Recently, the IRS issued proposed regulations on the comparative effectiveness research fees required by the Affordable Care Act (ACA). While the ACA may be struck down any day by the Supreme Court, if it stands, HRA Plans may be subject to the proposed research fee rules. Read on for a quick guide on how the research fees will currently be applied to health reimbursement arrangements (HRAs).
Background on the HRA Research Fee
The Affordable Care Act includes a "research fee" HRA plan sponsors must pay on an annual basis. The fee is technically referred to as the Comparative Effectiveness Research (CER) fee. According to the bill, this fee will be used to fund governmental research -- ACA created the "Patient-Centered Outcomes Research Institute" to evaluate the relative effectiveness of various medical treatments and procedures.
The ACA imposes this fee on insured plans and self-insured health plans. The IRS has determined an HRA falls under the "self-insured health plans" definition, since HRAs are technically Section 105 ERISA health plans funded by employers. At present, the fee is scheduled to become effective for plan years ending on or after October 1, 2012.
How the HRA Research Fee Works
According to the proposed rules, the types of HRA plans that must pay the fees are HRAs that are not integrated with another applicable self-funded medical plan with the same plan year.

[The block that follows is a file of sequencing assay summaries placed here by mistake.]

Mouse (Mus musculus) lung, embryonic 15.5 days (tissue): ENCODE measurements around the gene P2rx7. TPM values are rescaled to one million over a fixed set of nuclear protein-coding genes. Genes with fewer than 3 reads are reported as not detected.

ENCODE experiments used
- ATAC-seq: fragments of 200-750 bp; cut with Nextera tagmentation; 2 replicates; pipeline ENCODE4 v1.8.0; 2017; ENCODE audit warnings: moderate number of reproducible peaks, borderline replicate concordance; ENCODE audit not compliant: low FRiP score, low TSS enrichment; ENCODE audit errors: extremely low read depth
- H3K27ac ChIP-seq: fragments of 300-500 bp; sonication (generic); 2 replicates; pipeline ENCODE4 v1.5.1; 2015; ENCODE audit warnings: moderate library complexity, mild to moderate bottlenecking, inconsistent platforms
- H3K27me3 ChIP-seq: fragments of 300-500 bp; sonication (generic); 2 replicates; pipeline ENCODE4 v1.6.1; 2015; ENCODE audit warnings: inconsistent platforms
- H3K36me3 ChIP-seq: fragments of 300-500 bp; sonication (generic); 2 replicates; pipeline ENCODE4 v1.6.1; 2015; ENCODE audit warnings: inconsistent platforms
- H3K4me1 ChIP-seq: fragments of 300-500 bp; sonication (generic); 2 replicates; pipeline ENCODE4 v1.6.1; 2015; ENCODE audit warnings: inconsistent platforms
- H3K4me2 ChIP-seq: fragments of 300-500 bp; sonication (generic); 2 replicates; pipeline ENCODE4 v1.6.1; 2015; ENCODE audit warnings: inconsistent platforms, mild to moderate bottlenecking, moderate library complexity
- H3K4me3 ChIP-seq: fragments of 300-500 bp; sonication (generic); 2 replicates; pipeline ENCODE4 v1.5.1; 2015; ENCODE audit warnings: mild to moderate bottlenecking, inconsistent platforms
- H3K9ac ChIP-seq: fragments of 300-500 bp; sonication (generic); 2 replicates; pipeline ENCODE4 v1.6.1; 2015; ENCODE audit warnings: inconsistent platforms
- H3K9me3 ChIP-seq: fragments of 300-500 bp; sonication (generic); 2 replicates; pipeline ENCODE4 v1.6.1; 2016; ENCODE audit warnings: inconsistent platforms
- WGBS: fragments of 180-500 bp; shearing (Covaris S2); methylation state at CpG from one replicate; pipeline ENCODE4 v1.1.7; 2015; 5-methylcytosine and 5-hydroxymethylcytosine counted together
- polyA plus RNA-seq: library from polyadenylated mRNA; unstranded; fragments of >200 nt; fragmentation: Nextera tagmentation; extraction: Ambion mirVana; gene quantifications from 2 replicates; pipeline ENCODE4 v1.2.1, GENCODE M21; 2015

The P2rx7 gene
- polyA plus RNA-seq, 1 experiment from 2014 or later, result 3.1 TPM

The research fees go into effect for plan years ending on or after October 1, 2012 and before October 1, 2019. The fee will be adjusted each year, as follows:
- Plan years ending October 1, 2012 – September 30, 2013: $1 multiplied by the average number of lives
- Plan years ending October 1, 2013 – September 30, 2014: $2 multiplied by the average number of lives
- Plan years ending October 1, 2014 and beyond: to be determined based on increases in the projected per capita amount of National Health Expenditures
For HRAs that must comply, there is a special rule that you would only count one covered life for each employee. Thus, a family of four covered by an HRA would result in only a $1.00 fee ($1.00 x the employee-participant only).
HRA plans will only be required to report and pay fees annually via Form 720, due by July 31 each year.
A good HRA Administrator will provide the plan sponsors with reporting to assist with participant counts.
It is important to note these are "proposed" regulations only, which means the IRS will be taking public comments before they become final. Written or electronic comments must be received by July 16, 2012.